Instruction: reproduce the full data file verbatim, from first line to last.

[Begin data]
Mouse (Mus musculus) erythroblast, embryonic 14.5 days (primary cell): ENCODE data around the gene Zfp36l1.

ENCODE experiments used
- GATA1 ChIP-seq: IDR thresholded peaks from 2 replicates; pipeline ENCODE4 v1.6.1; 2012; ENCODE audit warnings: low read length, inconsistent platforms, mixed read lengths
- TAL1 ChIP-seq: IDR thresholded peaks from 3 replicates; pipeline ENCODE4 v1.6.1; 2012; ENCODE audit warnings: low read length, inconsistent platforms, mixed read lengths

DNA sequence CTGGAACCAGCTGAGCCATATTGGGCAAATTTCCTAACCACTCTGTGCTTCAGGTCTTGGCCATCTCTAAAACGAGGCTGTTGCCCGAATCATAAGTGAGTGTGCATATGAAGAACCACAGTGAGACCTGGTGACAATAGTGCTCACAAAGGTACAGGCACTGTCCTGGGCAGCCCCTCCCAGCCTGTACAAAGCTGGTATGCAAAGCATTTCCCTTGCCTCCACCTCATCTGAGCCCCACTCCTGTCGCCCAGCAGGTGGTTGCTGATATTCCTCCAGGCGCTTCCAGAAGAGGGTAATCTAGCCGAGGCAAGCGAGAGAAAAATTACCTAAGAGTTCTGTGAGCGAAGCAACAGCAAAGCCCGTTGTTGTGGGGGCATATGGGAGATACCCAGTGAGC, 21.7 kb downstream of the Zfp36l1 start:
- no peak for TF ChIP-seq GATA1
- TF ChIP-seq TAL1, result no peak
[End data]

Mouse (Mus musculus) erythroblast, embryonic 14.5 days (primary cell): ENCODE data around the gene Zfp36l1.

ENCODE experiments used
- GATA1 ChIP-seq: IDR thresholded peaks from 2 replicates; pipeline ENCODE4 v1.6.1; 2012; ENCODE audit warnings: low read length, inconsistent platforms, mixed read lengths
- TAL1 ChIP-seq: IDR thresholded peaks from 3 replicates; pipeline ENCODE4 v1.6.1; 2012; ENCODE audit warnings: low read length, inconsistent platforms, mixed read lengths

DNA sequence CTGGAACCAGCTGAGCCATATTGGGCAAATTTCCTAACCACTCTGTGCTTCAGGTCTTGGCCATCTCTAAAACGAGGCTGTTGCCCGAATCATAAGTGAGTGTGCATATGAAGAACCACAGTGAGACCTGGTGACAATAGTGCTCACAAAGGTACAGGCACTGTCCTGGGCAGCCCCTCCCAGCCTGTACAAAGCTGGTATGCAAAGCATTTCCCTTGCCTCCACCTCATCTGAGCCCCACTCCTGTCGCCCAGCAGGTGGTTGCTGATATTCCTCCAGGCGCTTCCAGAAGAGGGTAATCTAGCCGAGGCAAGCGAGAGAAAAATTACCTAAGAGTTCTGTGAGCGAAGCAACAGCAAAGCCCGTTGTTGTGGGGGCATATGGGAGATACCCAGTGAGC, 21.7 kb downstream of the Zfp36l1 start:
- no peak for TF ChIP-seq GATA1
- TF ChIP-seq TAL1, result no peak